Fire Emblem's STILL burning.
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Fire Emblem. For lovers of strategy games and Nintendo, this name brings joy to the ears with good reason. There aren't many games in it's genre that can come close.
In general, it plays as a tactical RPG in which you move your characters from place to place, depending on a fixed movement rate, based on class. Each class has it's own forte against other classes, and requires the utmost of thinking before you go into gameplay.
One of the things I liked the most about this game, is also one of the things I dislike about it. It's challenging, and forces you to think a lot about what you're doing. The levels are difficult, but not impossible. This gives you an amazing feeling of accomplishment after beating a map, but frustration during. To put it simply, if you don't think you're very good at Fire Emblem, or wish to play casually, do not begin on normal mode.
The normal difficulty setting is amazingly hard. One misstep, one misplaced unit will easily get killed and will be wiped off the face of your unit roster. They have countered this by implementing a 'Battle Save' feature, which is completely unlike Suspended Data, for those who are familiar with handheld Fire Emblems.
Suspended Data lets you pause gameplay, go to the main menu, shut off your game. But, you can't load any other files, lest you lose your suspended data.
Battle Save allows you to actually save in the middle of battle, at any point. Essentially a quick save, in case you feel that you'll mess up.
Thanks to the difficulty, I've found that in order to not lose any units, you have to battle save every round that nothing goes wrong, which gets aggravating. But, if you don't mind losing a unit or two because you overlooked one foe who could kill you, then the difficulty won't bother you. Just make sure it's not your Commanding Unit that gets annihilated though; that causes an insta-loss and if you didn't save before hand, you'll have to start the chapter over.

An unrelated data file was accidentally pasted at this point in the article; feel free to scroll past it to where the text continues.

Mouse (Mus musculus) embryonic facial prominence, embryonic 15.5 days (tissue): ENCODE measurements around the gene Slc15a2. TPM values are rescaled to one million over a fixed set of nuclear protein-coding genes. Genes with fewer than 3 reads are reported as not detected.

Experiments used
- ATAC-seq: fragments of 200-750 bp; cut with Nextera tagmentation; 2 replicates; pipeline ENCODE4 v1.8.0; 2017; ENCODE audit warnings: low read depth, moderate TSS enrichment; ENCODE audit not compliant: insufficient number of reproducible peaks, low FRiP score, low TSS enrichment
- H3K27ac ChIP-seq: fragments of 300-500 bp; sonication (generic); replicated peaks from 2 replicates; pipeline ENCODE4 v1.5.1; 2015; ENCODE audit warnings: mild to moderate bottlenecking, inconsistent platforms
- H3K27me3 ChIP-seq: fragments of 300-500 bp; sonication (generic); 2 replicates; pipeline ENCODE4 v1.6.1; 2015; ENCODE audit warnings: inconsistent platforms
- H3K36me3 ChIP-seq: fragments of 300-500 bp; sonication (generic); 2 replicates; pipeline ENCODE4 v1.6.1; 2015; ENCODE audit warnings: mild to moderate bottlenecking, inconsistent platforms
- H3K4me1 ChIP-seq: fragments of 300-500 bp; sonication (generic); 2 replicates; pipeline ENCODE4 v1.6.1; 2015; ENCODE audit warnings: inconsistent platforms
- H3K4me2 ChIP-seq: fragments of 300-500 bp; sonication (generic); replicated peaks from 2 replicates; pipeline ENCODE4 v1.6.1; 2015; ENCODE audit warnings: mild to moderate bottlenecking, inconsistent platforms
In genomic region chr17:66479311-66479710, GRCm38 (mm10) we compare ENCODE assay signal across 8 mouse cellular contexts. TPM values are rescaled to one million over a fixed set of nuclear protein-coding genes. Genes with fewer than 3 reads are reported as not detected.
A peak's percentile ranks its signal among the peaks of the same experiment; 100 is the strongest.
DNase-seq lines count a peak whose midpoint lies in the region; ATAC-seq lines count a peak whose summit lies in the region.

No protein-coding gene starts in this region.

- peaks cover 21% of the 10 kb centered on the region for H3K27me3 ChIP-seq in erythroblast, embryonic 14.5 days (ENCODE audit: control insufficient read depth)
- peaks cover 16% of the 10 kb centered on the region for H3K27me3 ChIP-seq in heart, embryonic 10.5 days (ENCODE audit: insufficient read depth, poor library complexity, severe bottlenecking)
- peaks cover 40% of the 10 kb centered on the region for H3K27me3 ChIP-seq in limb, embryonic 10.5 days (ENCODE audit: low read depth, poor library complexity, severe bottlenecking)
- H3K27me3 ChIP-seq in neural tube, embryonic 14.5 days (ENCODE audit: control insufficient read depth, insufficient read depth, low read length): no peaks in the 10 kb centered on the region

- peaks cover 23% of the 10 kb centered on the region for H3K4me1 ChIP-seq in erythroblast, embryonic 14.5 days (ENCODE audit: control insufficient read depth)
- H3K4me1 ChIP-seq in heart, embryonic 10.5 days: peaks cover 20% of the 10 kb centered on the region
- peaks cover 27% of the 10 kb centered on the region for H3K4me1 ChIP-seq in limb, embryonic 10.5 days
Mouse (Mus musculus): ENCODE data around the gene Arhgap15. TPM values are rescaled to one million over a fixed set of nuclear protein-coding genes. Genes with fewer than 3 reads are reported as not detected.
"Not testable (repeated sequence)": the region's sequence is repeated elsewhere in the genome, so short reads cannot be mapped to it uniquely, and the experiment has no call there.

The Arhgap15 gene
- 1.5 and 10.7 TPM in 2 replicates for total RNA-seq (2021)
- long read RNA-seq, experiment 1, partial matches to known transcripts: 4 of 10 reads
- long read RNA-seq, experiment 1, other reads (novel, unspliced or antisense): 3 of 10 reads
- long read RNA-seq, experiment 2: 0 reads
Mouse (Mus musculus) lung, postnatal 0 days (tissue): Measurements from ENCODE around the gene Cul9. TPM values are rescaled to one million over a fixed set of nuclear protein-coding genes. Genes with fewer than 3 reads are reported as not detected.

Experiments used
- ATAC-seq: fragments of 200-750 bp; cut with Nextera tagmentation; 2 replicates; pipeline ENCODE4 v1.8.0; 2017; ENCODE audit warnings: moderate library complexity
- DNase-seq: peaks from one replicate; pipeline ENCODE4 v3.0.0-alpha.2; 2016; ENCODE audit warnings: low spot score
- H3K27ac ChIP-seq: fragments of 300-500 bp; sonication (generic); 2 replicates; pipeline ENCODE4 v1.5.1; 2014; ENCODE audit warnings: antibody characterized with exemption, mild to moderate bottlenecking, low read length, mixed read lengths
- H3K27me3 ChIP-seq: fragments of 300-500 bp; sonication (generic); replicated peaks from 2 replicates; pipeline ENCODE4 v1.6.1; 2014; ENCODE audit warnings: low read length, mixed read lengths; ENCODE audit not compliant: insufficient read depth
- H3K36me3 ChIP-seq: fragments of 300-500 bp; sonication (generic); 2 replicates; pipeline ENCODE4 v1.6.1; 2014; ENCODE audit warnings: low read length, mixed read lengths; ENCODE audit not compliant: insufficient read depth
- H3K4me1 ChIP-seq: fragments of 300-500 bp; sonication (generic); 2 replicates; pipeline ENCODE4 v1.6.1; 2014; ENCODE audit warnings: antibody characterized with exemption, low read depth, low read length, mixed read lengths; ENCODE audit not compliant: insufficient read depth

Although in parts easy to see through, Radiant Dawn manages to keep you immersed in the storyline with cryptic clues to future plot twists and beautiful cinematics, done in a cel-shaded manner (but cel-shaded in a sexy way).
There's a great amount of characters featured in the game, all of the old ones from Path of Radiance carry over, with the exception of Largo due to a mysterious injury. Most characters are attained mid-battle by achieving some secondary goal, like getting a certain character to another, to convert them to your side. This adds even more challenge to the devoted player who wants all of the characters, and to not lose a single one.
Not only that, but they added a third class allowing you to promote your class twice, into an uber unit essentially. Laguz (humans who take the shape of humans) don't promote at all, but have higher stat caps in general, and a 40 level total.
As I had mentioned before, the cinematics are awesome, although unfortunately they're used sparingly. They're all very detailed and decent voice acting is made use of. The ridiculously dramatic dialog will make you laugh from time to time. It's not a serious problem, but in parts you will roll your eyes.
The inherent flaw at Fire Emblem's core is the random number generation. As you level up, your characters randomly get points assigned to a general assortment of stats that befits their class (Warrior: HP and attack, Mage: Magic and resistance etc). But often they barely get any bonuses, or sometimes none at all.
In battle you'll find yourself in a crucial moment, facing an opponent with a 30% chance to hit, and you with a 75% chance to hit, as the battle system is based off random chance and percentages derived from stats. Entering the battle you'll be feeling good, as you SHOULD be able to hit and kill them before they can land their blow on you.
Strangely, what will happen is that you'll miss, and they'll hit you and kill your unit. There have been times in which I had 98% to hit, and they had 17%. I missed, they hit and killed my unit.
I call this strange phenomenon "Fire Emblem Logic". It's evident in all of the franchise's games. It's the first rule of the game engine; if it shouldn't happen, and if the player's unit will die from getting hit, it'll happen, and the unit will die. If you have patience, or don't mind losing a unit here or there, then this won't bother you. But for those who get annoyed at having to save every round or don't want to lose any units, this will drive you nuts. But then again, the system is what makes it Fire Emblem, and I would never change that to be honest.
Although I wasn't expecting a big increase in graphics, I wasn't expecting them to be an exact copy of Path of Radiance. Nothing is polished. They just added another tier of class promotions, and different attack styles so you don't see the same boring slash every attack for a certain class. Somewhat disappointing, but when I got the Wii, I understood that I was exchanging high-brow graphics for fun games and innovative play.
In all, the flaws are minute. For fans of the franchise, or those with a taste for medieval tactics, this is for you. Definitely a good game, and a strong title for the Wii.
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